|Department of Public Information • News and Media Division • New York|
Secretary-General Says Governments Must Take Lead in Providing Health Care,
but Private Sector, Civil Society Have Crucial Role to Play
Following are UN Secretary-General Ban Ki-moon’s remarks, as prepared for delivery, to private sector and civil society leaders, in Abuja, Nigeria, 23 May:
Somewhere today, in Nigeria, a child is polio-free, a mother is nursing a healthy baby, a family is free of malaria — because a business or a civil society group decided to devote attention and resources to their health.
We are here tonight to celebrate these gains — and to explore how to scale them up — here in Nigeria and around the world. I am delighted to see such high-level representation here — from the private sector, from civil society and from Government. By collaborating together — creatively, cooperatively — Nigeria can achieve its development objectives.
A little over a decade ago, world leaders agreed on a set of targets — the Millennium Development Goals — a blueprint to improve the well-being of the world’s most vulnerable people. In many countries, in many areas, we are seeing great headway.
The glaring gap is on women’s health and children’s health. We know what works. We have the tools. And yet, progress has been too slow. It is precisely in the areas of women’s and children’s health that we can make the greatest impact — for individuals and communities, for nations and economies.
That is why, at the United Nations General Assembly in New York last September, we launched the Global Strategy for Women’s and Children’s Health. It was created with the full support and collaboration of Governments, international bodies, philanthropic organizations, the private sector and civil society. More than $40 billion dollars was committed for its implementation. The Global Strategy is supported by “Every Woman, Every Child” — my initiative to help turn these extraordinary commitments into reality.
I commend the TY Danjuma Foundation for joining Every Woman, Every Child — and I ask you all to become a part of it. What is at stake are lives — millions of women, newborn infants and children. Yes, we know that Governments must take the lead in providing the framework for effective health care. But, private sector and civil society have a crucial role to play in delivering it.
Consider the work of the Global Polio Eradication Initiative. This is the world’s largest public-private sector partnership, spearheaded by the World Health Organization (WHO), United Nations Children’s Fund (UNICEF), Rotary International and the United States Centers for Disease Control and Prevention.
Working with Governors, religious and traditional leaders — and I would like to highlight the critical role of Rotarian communities from abroad and here in Nigeria — the Initiative has brought a 95 per cent decline in polio cases in the past year alone.
But we must be vigilant. If we let our guard down for a minute, polio can spring back. We cannot let this happen. I hope everyone in this room will help us to keep up the effort. Let us eradicate this crippling disease once and for, just as we did with smallpox. We can also bring an end to deaths from malaria.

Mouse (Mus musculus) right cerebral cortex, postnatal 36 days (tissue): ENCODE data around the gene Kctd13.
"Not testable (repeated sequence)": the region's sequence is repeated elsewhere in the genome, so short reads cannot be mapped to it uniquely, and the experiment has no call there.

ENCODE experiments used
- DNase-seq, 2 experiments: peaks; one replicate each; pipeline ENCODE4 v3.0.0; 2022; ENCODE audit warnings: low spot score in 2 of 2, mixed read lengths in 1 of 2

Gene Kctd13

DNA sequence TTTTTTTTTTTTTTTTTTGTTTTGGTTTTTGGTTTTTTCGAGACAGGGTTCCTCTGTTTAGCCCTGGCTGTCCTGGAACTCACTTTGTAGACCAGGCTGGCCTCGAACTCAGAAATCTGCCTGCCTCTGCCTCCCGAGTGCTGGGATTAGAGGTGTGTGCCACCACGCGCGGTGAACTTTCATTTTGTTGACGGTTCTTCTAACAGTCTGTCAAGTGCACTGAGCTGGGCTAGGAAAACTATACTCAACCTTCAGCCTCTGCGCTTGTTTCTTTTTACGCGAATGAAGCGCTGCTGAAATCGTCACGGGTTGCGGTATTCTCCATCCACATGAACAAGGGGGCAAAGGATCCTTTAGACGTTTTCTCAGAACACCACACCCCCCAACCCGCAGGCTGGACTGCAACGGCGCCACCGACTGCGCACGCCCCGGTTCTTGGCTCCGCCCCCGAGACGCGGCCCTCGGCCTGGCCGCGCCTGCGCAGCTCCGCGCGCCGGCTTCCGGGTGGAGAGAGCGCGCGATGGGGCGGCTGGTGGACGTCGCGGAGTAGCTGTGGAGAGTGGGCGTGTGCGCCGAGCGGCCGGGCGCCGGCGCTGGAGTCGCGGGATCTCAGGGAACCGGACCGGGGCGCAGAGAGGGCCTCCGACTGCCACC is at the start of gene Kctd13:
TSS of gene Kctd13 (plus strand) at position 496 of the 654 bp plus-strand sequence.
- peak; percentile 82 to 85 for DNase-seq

Nigeria has set itself a goal of providing universal coverage of long-lasting insecticide-treated nets. To achieve this, the Government will need to work closely with civil society and the private sector — to raise funds, distribute bednets, educate families and advocate for more support.
Another health challenge that highlights what we can achieve is the fight against HIV/AIDS. Thanks in no small part to the advocacy efforts of non-governmental organizations, increased numbers of young people use condoms and have fewer sex partners. We are seeing less stigma associated with the disease and more open discussion about how to prevent and treat it.
There are many other opportunities for providing extraordinary benefits to the poorest and most vulnerable members of society. In many cases, they are also opportunities for the private sector — not merely as exercises in corporate responsibility, but as sound business.
Your engagement is essential. You have the tools and the power to affect people’s lives for the common good. You set the pace on research and technology. You understand logistics, finance and marketing. A company that can deliver cold drinks or fuel to the most remote communities can also deliver vaccines, bed nets or life-saving public health information. Those of you who are rolling out the communications infrastructure that is empowering Africa’s people can work together to make sure people have the information they need, when they need it. Imagine, a nurse in a rural health centre being able to send an ultrasound image from a mobile device to a doctor in Lagos or London and get advice back in real time. These things are possible.
Let us also build on the important work already achieved in differential pricing for vaccines and other important medicines. Finally, let every company that commits to Every Woman, Every Child commit to the health of each and every woman in their workforce. Let us lead from the front on women’s empowerment and gender equality.
I am pleased to see so many women represented here today. I firmly believe women need to be seen and heard in parliaments, and in boardrooms. By working together — Governments, civil society, the private sector and the United Nations — there is little we cannot achieve. This is the message of Every Woman, Every Child. Tonight, I would like to you to think what you can do — together — to benefit your country. Share your ideas and your experiences, create new networks and partnerships. You have the power — literally — to change the face of Nigeria. By working together, you can give Nigeria a healthy future. Now is your time.
* *** *